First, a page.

The Reserve Bank of South Africa (SARB) has warned of risks to South Africa’s financial stability from capital outflows and the possibility of sanctions following an accusation by a US diplomat of supplying Russia with weapons to help its campaign in Ukraine.
THE WARNINGS COMES AFTER ALLEGATION OF SUPPLYING WEAPONS TO RUSSIA
The Reserve Bank of South Africa said in its semi-annual health check on Monday that these risks, together with the threat of grid failure due to repeated power cuts and persistently high inflation, have increased systemic risks to the Finance system.
“The risk of secondary or indirect sanctions being imposed on South Africa if its neutral stance in the Russia-Ukraine war is perceived as unconvincing has increased since the previous FSR.
“If this risk materialises, the South African financial system will not be able to function if it cannot make international payments in USD and could lead to a sudden stop in capital inflows and a surge in outflows.”
warned the FSR.
THE SANCTION TO SA WILL MAKE IT IMPOSSIBLE TO FINANCE ANY FLOW OF TRADE OR INVESTMENT…’
Sanctions on South Africa would make it “impossible to finance trade or investment flows, or to make or receive payments from correspondent banks in USD,” according to the report.
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He He said the country’s national financial institutions and financial system remained resilient amid the recent turmoil in the global banking sector, but a combination of global and local factors could test their strength beyond the next 12 months.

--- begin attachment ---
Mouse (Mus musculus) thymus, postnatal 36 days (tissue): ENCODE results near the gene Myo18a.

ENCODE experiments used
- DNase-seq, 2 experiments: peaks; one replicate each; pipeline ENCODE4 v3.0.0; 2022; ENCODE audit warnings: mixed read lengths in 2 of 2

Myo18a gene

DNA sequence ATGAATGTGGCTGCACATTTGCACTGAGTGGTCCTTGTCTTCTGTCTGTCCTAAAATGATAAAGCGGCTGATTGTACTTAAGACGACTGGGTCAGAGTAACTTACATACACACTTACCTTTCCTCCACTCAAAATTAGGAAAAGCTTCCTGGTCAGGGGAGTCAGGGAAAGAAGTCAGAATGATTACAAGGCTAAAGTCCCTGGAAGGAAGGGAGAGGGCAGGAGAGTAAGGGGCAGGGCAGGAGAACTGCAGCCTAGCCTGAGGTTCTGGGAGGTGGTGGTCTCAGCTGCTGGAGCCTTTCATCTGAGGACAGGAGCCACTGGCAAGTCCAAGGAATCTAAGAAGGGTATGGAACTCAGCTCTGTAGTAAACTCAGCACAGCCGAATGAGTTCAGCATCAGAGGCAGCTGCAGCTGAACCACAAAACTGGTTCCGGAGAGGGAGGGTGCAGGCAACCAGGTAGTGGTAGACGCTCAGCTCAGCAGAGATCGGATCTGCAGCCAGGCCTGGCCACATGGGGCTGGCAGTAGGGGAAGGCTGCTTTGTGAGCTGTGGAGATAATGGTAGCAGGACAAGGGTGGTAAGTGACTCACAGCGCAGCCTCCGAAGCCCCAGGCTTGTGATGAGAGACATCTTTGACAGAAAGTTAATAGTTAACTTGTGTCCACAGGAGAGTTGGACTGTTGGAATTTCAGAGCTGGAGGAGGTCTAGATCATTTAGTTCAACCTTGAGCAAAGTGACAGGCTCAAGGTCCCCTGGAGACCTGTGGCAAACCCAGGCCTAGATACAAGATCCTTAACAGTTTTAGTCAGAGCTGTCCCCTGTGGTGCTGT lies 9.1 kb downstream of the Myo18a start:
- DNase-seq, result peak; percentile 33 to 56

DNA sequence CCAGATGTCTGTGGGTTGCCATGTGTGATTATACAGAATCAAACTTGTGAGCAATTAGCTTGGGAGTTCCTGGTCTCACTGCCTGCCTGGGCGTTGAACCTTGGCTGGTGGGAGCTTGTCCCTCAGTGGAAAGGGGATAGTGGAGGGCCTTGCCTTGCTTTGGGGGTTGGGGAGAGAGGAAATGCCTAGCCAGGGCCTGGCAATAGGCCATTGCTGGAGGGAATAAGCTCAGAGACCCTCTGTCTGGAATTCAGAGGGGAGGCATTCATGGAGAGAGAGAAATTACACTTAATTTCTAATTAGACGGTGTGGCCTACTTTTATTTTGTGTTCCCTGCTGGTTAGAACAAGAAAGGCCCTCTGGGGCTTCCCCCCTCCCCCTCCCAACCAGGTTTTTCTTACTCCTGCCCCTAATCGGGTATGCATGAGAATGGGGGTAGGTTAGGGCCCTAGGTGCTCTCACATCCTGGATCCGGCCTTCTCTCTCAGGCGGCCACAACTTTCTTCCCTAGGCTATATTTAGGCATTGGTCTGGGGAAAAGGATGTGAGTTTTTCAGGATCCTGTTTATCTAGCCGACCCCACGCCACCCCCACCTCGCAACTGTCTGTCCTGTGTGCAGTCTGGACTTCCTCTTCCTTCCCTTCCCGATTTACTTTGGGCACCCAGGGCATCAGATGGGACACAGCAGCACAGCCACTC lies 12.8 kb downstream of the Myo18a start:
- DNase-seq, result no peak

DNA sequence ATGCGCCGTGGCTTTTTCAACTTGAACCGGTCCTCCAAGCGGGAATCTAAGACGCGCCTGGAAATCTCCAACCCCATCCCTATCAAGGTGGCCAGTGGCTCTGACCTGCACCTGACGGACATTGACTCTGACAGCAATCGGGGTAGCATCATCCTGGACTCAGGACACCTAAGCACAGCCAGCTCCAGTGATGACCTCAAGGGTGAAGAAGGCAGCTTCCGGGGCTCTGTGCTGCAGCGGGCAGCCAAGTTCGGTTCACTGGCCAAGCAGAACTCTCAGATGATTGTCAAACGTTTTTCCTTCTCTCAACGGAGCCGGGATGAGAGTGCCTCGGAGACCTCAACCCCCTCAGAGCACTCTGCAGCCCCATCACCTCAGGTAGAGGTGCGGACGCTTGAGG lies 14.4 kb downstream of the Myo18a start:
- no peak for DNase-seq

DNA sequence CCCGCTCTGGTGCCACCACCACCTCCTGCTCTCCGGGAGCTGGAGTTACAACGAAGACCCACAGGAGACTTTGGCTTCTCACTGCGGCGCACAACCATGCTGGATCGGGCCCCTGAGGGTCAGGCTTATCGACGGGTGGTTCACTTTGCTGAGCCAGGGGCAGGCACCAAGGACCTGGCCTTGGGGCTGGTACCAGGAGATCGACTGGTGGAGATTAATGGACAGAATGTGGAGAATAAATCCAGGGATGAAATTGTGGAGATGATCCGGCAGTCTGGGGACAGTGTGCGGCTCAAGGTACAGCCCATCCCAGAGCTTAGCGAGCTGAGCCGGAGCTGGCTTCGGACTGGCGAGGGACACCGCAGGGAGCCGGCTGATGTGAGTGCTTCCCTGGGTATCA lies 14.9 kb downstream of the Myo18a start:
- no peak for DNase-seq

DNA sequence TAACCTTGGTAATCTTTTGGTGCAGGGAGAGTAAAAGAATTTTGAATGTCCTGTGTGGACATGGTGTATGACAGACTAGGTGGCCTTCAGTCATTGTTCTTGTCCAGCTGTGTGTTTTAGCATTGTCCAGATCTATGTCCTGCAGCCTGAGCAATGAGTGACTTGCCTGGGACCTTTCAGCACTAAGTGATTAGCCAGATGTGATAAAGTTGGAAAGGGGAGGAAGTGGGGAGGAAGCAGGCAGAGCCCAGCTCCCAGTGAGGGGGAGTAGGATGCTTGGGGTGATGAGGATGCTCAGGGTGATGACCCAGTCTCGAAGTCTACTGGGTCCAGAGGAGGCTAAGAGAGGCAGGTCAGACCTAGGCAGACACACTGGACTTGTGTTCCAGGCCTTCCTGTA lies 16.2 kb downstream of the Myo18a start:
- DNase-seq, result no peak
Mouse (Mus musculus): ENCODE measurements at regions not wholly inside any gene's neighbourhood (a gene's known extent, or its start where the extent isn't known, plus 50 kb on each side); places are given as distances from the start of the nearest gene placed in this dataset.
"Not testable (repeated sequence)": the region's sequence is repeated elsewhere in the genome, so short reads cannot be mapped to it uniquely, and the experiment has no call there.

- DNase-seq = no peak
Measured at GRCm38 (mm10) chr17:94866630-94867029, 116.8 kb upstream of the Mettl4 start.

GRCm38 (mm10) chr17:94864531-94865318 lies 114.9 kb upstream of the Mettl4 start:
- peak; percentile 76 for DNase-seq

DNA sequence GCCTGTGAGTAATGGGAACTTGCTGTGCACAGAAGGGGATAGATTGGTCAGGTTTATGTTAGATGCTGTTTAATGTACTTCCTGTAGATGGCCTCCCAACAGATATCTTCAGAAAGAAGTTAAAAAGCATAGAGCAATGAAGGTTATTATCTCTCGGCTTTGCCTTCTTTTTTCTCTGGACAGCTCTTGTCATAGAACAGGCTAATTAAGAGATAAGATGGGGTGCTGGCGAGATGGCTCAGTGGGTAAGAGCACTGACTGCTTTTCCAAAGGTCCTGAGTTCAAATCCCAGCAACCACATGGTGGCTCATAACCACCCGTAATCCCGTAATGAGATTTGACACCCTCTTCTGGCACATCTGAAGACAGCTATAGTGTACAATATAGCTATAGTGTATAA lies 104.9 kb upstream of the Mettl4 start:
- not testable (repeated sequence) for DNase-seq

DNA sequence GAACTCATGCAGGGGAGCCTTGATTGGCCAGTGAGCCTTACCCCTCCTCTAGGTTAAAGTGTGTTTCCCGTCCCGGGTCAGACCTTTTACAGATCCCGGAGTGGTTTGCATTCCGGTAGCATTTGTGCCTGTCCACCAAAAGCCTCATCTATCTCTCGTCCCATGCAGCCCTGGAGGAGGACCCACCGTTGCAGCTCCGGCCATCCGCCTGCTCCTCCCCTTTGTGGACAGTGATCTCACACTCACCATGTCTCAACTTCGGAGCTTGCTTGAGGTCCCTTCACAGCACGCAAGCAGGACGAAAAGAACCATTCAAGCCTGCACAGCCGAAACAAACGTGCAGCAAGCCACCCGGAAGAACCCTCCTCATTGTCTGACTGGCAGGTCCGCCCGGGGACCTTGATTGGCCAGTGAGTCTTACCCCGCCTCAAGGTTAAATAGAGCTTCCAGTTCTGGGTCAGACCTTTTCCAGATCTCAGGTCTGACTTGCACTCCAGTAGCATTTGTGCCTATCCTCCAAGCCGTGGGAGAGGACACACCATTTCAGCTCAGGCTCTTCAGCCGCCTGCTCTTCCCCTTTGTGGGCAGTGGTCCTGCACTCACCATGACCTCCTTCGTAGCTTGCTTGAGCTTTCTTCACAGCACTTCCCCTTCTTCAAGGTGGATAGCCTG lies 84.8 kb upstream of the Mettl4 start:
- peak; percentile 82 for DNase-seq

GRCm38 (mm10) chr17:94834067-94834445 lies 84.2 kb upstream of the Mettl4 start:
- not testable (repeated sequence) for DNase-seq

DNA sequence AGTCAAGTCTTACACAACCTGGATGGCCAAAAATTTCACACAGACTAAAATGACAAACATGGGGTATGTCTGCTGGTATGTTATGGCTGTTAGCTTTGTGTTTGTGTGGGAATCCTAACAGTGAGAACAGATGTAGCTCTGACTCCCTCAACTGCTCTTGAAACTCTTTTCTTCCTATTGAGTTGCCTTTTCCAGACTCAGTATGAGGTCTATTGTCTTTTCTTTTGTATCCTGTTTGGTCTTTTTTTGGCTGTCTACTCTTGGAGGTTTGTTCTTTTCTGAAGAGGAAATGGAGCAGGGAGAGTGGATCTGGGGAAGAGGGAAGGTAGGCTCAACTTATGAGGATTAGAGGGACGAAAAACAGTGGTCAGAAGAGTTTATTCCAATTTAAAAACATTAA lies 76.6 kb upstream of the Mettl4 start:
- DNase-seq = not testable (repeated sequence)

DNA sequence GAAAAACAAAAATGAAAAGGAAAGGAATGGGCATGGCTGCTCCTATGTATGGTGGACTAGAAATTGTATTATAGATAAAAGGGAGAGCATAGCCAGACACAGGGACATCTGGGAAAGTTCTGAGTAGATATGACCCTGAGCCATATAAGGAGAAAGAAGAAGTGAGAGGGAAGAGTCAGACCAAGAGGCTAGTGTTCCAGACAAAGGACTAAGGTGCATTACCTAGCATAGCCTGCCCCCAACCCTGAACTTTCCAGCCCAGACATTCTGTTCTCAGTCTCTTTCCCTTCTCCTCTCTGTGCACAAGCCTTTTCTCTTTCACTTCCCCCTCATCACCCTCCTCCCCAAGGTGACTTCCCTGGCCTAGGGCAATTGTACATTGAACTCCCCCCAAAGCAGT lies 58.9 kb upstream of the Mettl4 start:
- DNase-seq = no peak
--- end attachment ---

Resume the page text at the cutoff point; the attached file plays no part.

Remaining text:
SOUTH AFRICA WAS ACCUSED OF SUPPLYING WEAPONS TO RUSSIA
These local troubles were followed in early May by a diplomatic standoff with the US when one of its diplomats accused the country of supplying Russia with arms, sparking fears of sanctions and a sharp drop in the rand.
Meanwhile, the recent furor over accusations by the US ambassador to South Africa, Reuben Brigety, that South Africa was supplying Russia with arms despite its stated policy of non-alignment has sparked a debate over whether the country’s arms control country is lax, not compliant. and lacks supervision.
The debate was further fueled by the South African government’s reluctance to provide clear answers to questions about what the Russian freighter Lady R came to deliver, or pick up, from South Africa in December 2022.